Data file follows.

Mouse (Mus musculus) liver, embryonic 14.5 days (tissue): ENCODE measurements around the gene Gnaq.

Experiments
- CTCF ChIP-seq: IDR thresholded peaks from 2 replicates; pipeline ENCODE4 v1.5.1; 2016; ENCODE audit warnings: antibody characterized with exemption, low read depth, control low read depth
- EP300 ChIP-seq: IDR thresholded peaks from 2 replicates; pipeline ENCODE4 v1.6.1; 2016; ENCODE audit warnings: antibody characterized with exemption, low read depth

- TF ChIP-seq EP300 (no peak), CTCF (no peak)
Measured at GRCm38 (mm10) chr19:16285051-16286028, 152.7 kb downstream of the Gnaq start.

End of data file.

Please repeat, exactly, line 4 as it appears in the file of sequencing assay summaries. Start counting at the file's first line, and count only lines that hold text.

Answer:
- EP300 ChIP-seq: IDR thresholded peaks from 2 replicates; pipeline ENCODE4 v1.6.1; 2016; ENCODE audit warnings: antibody characterized with exemption, low read depth